And…..Done. Final Blog Post

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It’s hard to believe I’ve been running my blog for 6 years now, even more difficult to believe that I’ve done 282 posts in that time period.  But, as they say, all good things must come to an end, and I’ve decided that now is a good time for me to step away from the blog and focus on other avenues for sharing my views on creativity and audio production.

It’s been really enjoyable talking to everyone and sharing your views on how you approach all the struggles and joys of writing music.  I can’t thank everyone enough for all the insightful comments, indepth replies, and most especially for all the donations you’ve made to help make all this possible.

As a way of saying thanks one final time, I’ve collected all of the best blog posts into one document, which you can download here:

BEST BITS OF THE BLOG (Zip File)

The zip file contains both PDF and epub versions of the document so you can view it on any of your devices.  I’ve made a few changes here in there in the text to update my recommendations on gear, and make it easier to read all of the posts front to back.

Thanks again everyone!
Tarekith

Ad Infinitum – Follow Up Questions

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Well, it’s been a bit more than a week since I released my latest album and the accompanying video walkthrough of the Live Projects for it, and I’m super pleased with the way it’s been received so far. All that work putting together the walkthrough wasn’t a waste of time, though I’ve been getting a few questions from producers about some of the things I didn’t cover in the video. I figured it would be good to collect them all here so other musicians who might be curious about these can read them too!

So, without further adieu, here’s some follow up questions I was asked about making “Ad Infinitum” (rephrased for clarity/brevity):

1. What settings from the Groove Pool did you use for the songs on the albums?

I actually didn’t use Grooves at all on this album, instead I just set the Swing parameter on Push 2 to roughly 7% when I was recording new parts. The Groove Pool in Live is a nice idea, but I find it a bit cumbersome to use myself. A little bit of swing here and there when using things like Note Repeat goes a long way towards making things a bit more human sounding I find.

2. What sample-rate and bit depth did you for this album?

I actually spent a couple days before I started trying out various sample rates to see which I should use for the rest of the album. Namely I wanted to see if running at 96kHz was something I wanted to use. Every couple if years I start telling myself that perhaps now is when I’ll be able to notice an increase in sound quality, so I like to spend some time revisiting the idea before larger projects.

But, as in the past, I still ended up preferring the 44.1kHz versions of my songs once everything was down-sampled to that setting for release online. In a couple cases the 96kHz raw versions sound a tiny bit more open on their own, but once you add in a pass of sample-rate conversion to get the standard 16/44.1kHz wav files most online aggregators like CDBaby.com want, then I preferred the regular 44.1kHz versions.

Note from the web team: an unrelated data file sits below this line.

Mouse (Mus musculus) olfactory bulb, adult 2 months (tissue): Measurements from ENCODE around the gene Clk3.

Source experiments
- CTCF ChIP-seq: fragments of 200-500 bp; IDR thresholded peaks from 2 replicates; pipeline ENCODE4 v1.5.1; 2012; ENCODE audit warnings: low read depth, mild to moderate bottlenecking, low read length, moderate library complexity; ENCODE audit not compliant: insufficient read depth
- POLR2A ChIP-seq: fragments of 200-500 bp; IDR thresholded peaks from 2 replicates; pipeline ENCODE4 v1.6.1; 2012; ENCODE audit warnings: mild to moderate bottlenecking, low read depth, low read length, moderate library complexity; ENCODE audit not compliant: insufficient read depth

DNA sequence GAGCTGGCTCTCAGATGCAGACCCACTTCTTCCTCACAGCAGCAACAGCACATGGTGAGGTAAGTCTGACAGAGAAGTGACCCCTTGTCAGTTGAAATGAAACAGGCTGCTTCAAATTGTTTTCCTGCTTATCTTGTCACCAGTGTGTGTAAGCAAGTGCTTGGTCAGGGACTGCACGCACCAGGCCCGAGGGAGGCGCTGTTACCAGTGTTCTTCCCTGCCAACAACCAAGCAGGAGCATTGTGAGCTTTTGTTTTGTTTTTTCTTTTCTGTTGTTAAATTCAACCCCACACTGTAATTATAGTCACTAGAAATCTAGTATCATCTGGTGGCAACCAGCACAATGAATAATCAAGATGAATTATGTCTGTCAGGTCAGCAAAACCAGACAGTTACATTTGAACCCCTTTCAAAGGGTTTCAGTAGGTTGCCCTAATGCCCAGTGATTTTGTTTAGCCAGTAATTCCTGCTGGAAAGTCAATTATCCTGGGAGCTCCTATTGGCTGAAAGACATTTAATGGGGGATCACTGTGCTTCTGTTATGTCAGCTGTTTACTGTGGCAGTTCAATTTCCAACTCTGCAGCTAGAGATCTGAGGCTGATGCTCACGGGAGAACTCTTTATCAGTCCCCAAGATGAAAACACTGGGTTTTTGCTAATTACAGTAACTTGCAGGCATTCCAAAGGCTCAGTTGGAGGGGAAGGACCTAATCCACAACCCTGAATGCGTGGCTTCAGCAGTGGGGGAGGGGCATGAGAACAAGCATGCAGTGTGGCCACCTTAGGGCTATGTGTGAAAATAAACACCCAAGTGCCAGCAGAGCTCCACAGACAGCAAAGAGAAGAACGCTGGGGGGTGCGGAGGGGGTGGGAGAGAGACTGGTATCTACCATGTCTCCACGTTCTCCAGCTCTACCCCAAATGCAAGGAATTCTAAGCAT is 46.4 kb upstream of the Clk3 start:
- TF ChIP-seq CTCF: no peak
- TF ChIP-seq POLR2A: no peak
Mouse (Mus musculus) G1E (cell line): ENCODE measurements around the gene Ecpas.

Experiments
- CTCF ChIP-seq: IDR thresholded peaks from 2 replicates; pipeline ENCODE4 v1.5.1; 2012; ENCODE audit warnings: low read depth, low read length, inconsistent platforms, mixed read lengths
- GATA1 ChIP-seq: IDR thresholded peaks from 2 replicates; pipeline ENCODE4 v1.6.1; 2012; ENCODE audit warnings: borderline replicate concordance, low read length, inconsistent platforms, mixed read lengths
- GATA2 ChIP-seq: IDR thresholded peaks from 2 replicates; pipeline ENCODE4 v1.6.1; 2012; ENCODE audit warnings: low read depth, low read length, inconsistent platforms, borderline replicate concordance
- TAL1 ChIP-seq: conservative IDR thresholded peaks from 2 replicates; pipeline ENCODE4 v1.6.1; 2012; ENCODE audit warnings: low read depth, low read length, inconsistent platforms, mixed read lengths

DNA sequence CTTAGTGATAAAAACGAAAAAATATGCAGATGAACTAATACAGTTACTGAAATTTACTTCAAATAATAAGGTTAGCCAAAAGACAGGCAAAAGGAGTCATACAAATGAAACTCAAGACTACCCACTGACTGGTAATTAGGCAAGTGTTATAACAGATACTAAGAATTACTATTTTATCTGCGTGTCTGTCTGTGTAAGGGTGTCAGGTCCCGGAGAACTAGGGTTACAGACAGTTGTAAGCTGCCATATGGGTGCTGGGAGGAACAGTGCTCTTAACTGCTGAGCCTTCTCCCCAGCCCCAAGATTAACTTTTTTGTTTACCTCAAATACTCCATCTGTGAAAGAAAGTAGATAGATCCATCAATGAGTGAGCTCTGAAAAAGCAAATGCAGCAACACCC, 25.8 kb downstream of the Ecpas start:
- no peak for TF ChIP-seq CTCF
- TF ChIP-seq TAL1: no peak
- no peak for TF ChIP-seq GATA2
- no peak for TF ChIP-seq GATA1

In the end I decided that for my music (and the way I write it at least), sticking with 24bit/44.1kHz files while working was the best way forward.

3. In the past you’ve said you almost never use MIDI and prefer working with audio files directly in Live, however in the video it looks like you’re using a lot of MIDI clips. What changed your mind?

It’s true, normally I prefer working with audio as soon as possible when writing my songs. On this album though, every one of the songs was written from the ground up with Push, which largely was created to control the built in instruments in Live via MIDI. So while in a few instances I resampled the MIDI tracks to audio if I needed more CPU power, overall it was just easier to keep things as MIDI after I recorded them with Push.

Even audio loops from my own sample library were typically imported into the new Simpler for further tweaking.

4. You seem to have a lot of nice gear available to use in your studio, why did you decide use only Live?

Actually the initial plan when I started working on the album was only to use Live as a DAW for writing the songs, and everything else was fair game if I thought it should be used on the album. But once I started diving in with Push and exploring some more of the Ableton Live Packs, I just found a workflow that seemed to fit me really well so I ended up ultimately using mostly the Ableton instruments for most of the writing.

There’s a little bit of other things still scattered throughout here and there though. In one track I used Absynth 5 for one sound, and I think Synplant might have been in one song as well. Plus I have a lot of audio loops I’ve made with other gear that got chucked into Simpler for the album. A few were from the new electribe, and there’s a lot of MicroTonic drum loops from the Patternarium website on there too.

So while the actual hosts of the audio loops were Simpler or Sampler, there’s a few years of other gear as the source material too.

5. For awhile there you were heavily into the iPad for music making, did you use it for this album at all?